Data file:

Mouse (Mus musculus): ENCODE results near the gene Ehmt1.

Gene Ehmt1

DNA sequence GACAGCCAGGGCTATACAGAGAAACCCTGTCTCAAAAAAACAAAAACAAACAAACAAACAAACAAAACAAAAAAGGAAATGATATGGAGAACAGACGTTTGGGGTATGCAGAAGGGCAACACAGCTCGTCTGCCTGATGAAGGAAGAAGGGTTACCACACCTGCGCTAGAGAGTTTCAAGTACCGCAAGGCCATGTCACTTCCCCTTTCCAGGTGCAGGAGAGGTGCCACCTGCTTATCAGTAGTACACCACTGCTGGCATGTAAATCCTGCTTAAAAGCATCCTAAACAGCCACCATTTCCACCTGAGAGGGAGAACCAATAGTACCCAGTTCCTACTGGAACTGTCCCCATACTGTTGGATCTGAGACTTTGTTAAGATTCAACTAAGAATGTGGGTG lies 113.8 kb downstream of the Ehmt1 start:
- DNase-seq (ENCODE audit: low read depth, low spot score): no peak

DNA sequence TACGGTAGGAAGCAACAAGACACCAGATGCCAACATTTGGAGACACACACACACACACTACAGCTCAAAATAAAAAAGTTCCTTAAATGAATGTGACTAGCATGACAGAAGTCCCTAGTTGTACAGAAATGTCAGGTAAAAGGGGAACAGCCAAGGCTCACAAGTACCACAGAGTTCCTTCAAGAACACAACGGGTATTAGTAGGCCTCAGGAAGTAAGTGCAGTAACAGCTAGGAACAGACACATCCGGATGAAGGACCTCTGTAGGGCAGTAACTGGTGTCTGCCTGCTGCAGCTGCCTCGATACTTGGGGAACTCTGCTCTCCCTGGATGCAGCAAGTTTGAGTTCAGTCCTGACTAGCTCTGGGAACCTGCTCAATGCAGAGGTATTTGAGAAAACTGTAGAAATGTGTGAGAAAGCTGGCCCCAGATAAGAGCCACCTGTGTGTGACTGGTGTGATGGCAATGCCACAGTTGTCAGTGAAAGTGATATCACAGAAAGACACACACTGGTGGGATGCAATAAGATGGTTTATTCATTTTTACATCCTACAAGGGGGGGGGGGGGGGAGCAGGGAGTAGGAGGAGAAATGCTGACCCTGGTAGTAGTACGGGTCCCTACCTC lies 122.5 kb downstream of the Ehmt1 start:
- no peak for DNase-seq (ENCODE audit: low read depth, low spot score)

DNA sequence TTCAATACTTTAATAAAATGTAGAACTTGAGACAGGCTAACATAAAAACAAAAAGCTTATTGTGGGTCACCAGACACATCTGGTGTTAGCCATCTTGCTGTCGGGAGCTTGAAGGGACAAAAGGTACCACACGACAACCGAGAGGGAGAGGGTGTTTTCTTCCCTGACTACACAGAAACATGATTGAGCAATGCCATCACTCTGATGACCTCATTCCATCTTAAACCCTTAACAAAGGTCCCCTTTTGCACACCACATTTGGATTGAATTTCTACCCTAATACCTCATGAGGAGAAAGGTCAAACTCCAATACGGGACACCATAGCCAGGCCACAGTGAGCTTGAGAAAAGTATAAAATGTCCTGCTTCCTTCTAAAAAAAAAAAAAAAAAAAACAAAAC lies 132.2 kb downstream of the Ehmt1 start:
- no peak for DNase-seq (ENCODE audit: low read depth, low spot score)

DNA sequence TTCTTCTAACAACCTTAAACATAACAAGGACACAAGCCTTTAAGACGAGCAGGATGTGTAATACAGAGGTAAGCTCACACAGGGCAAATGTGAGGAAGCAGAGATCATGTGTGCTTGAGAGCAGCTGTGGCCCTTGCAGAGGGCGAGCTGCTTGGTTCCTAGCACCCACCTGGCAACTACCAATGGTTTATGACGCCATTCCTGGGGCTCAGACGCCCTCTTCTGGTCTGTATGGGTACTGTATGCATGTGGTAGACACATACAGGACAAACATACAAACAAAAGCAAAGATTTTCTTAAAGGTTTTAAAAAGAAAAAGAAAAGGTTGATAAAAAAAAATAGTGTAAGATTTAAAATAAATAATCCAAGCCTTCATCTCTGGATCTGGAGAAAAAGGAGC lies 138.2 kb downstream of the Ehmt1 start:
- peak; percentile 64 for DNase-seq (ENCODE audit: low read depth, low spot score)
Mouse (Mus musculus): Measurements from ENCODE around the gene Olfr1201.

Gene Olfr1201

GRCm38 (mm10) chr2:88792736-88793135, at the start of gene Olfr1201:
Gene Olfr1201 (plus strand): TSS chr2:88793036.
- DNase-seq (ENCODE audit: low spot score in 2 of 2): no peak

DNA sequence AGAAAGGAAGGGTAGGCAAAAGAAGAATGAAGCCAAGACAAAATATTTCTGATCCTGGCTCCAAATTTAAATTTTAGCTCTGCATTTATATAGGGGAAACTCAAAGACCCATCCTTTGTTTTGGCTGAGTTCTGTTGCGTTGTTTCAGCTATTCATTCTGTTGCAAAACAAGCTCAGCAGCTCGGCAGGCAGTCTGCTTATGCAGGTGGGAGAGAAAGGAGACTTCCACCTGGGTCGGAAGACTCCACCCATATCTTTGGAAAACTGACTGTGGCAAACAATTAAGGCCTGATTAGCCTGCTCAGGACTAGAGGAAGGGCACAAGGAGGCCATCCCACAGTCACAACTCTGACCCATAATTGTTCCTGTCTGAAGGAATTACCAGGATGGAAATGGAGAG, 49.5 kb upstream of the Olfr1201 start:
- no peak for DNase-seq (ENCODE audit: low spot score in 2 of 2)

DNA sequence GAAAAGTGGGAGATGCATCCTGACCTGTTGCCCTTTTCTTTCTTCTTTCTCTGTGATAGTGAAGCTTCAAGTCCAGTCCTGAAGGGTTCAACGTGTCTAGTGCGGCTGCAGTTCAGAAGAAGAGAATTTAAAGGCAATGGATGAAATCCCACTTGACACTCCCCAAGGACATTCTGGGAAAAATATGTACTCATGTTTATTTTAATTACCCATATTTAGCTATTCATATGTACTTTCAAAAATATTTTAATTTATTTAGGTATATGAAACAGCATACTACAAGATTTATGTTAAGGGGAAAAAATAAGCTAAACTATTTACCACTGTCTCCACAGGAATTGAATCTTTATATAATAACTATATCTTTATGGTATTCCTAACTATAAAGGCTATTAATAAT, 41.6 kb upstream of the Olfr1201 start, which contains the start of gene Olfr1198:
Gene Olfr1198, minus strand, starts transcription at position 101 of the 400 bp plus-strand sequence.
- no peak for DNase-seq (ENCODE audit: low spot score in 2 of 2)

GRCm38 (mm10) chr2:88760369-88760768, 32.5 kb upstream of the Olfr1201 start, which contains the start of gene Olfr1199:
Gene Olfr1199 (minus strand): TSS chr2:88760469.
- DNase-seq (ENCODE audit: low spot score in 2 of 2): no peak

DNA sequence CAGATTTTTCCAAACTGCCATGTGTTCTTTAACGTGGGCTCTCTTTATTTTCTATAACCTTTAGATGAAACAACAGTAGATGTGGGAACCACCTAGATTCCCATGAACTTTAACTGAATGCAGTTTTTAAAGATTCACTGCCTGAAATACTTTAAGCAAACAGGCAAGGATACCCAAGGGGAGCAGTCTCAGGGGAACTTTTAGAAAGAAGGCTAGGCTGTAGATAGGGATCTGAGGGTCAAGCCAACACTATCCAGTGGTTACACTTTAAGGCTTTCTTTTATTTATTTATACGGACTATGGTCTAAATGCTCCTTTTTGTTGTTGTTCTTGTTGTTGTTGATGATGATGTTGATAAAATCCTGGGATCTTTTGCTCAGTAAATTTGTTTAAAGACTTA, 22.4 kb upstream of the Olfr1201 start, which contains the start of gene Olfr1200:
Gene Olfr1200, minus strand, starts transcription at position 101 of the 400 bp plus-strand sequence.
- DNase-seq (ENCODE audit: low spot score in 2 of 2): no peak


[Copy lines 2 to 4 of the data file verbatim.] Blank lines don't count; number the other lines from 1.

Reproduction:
Gene Ehmt1

DNA sequence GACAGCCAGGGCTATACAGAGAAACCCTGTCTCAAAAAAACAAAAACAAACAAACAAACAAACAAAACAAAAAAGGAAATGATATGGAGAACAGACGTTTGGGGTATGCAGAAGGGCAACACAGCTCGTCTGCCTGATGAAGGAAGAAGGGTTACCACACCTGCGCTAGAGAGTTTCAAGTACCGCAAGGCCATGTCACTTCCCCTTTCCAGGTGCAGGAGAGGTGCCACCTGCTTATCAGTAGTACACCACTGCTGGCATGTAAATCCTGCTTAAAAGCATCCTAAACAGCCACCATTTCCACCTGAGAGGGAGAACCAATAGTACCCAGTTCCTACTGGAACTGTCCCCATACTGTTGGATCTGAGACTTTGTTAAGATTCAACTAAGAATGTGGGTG lies 113.8 kb downstream of the Ehmt1 start:
- DNase-seq (ENCODE audit: low read depth, low spot score): no peak